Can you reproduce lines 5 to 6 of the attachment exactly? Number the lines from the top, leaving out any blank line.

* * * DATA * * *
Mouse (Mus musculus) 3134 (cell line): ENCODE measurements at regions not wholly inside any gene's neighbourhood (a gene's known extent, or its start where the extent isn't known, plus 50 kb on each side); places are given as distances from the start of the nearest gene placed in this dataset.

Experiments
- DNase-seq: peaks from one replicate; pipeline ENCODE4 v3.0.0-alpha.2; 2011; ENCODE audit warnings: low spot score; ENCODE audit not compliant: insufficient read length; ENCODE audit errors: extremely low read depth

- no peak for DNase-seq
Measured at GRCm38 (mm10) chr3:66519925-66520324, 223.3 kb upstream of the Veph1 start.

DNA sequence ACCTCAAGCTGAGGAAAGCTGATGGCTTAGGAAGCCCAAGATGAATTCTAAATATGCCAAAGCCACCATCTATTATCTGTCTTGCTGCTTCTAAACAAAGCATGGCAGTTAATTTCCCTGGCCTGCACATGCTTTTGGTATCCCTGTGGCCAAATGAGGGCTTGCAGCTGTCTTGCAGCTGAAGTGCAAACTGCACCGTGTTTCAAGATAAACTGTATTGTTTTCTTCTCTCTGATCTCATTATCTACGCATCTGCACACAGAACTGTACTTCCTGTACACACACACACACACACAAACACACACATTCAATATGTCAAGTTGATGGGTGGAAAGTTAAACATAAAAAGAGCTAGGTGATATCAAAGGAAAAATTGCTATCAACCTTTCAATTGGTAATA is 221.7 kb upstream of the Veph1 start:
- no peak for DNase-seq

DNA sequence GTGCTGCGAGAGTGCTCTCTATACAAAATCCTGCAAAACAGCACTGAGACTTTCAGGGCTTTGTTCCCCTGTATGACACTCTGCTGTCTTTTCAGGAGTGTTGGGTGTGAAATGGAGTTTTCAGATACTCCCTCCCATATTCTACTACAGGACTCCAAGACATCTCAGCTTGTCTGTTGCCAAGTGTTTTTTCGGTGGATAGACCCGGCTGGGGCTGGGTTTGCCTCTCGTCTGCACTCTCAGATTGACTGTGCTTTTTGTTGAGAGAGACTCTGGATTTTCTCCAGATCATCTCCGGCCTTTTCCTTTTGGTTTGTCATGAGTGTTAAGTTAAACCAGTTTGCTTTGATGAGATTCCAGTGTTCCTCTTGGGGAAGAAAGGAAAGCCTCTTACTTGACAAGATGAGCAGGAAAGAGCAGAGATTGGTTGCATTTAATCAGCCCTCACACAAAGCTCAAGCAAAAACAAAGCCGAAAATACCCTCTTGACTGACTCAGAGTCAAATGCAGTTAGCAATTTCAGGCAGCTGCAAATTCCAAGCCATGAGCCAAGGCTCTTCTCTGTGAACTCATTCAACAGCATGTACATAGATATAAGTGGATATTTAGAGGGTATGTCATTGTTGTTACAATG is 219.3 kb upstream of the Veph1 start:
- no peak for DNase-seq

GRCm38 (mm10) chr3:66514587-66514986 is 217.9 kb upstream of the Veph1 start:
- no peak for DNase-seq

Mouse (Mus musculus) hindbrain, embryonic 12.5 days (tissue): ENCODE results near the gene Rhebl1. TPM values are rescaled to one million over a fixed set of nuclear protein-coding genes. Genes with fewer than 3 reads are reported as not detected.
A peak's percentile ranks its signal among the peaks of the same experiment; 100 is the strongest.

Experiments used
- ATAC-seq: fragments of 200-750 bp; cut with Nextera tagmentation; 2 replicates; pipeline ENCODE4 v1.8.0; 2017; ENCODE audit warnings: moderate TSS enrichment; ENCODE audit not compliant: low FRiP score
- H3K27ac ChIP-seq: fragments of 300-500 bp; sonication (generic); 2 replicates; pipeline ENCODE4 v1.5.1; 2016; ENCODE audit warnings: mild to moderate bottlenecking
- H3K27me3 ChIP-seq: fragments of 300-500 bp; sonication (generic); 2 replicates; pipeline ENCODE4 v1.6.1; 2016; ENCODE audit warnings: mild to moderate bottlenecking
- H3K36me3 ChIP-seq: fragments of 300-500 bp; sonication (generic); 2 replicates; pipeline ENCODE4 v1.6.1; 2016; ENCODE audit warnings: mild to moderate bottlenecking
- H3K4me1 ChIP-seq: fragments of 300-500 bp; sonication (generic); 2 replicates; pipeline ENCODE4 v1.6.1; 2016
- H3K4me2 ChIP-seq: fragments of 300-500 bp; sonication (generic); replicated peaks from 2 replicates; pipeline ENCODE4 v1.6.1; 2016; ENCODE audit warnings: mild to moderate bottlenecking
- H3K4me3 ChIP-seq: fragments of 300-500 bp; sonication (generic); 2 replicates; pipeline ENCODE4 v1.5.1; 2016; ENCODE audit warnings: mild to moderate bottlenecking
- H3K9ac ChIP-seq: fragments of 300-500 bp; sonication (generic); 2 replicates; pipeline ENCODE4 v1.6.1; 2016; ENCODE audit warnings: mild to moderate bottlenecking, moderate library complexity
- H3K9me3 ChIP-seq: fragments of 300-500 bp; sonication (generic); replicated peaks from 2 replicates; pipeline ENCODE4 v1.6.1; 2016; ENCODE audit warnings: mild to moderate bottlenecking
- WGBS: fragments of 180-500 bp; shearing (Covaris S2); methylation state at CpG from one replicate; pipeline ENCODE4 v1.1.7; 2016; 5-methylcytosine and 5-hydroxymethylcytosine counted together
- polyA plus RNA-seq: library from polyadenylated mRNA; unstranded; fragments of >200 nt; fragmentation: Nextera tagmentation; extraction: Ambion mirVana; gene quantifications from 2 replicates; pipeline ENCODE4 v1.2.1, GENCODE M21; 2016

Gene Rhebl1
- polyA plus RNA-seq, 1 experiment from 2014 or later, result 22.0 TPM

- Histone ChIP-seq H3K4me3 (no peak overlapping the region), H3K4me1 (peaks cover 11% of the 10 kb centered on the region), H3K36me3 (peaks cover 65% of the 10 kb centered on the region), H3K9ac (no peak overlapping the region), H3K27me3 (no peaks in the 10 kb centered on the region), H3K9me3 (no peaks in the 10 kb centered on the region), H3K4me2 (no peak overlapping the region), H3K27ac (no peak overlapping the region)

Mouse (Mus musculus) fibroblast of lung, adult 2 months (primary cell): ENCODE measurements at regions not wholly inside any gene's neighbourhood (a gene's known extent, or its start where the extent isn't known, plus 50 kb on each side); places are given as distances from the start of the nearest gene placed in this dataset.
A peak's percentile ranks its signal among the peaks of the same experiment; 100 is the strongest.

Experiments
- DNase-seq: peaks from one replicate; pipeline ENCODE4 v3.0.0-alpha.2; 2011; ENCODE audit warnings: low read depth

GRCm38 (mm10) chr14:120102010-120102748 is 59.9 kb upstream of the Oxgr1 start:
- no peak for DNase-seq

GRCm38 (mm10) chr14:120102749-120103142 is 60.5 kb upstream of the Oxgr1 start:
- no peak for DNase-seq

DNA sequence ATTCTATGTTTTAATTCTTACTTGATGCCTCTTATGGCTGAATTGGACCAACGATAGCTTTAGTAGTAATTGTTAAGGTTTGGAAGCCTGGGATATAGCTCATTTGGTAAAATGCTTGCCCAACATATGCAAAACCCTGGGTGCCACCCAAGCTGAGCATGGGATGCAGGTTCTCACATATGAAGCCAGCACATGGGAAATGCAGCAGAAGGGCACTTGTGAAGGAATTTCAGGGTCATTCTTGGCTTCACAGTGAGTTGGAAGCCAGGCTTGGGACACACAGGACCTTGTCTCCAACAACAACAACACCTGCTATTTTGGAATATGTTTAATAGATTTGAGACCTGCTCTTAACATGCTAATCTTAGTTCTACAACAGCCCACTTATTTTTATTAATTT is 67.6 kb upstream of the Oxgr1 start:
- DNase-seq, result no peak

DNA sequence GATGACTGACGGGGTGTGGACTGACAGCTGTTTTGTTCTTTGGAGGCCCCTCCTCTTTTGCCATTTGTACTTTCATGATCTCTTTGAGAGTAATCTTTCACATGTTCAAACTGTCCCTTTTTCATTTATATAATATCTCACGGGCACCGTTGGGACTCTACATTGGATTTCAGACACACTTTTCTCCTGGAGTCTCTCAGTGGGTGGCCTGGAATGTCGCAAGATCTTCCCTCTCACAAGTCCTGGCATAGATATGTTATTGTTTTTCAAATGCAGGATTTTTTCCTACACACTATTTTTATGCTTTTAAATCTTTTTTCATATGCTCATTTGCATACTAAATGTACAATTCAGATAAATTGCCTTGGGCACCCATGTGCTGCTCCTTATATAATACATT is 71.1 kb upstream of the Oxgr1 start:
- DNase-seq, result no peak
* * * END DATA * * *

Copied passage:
Measured at GRCm38 (mm10) chr3:66519925-66520324, 223.3 kb upstream of the Veph1 start.

DNA sequence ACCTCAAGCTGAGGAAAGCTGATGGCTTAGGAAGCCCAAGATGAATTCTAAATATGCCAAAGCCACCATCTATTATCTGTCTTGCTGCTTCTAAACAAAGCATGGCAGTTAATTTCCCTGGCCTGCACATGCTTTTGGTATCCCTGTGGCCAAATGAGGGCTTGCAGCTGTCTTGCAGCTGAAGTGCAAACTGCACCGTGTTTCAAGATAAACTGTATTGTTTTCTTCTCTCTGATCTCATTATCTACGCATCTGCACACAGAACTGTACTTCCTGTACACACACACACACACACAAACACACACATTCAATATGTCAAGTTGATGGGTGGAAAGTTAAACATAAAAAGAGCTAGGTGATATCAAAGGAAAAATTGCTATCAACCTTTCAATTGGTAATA is 221.7 kb upstream of the Veph1 start: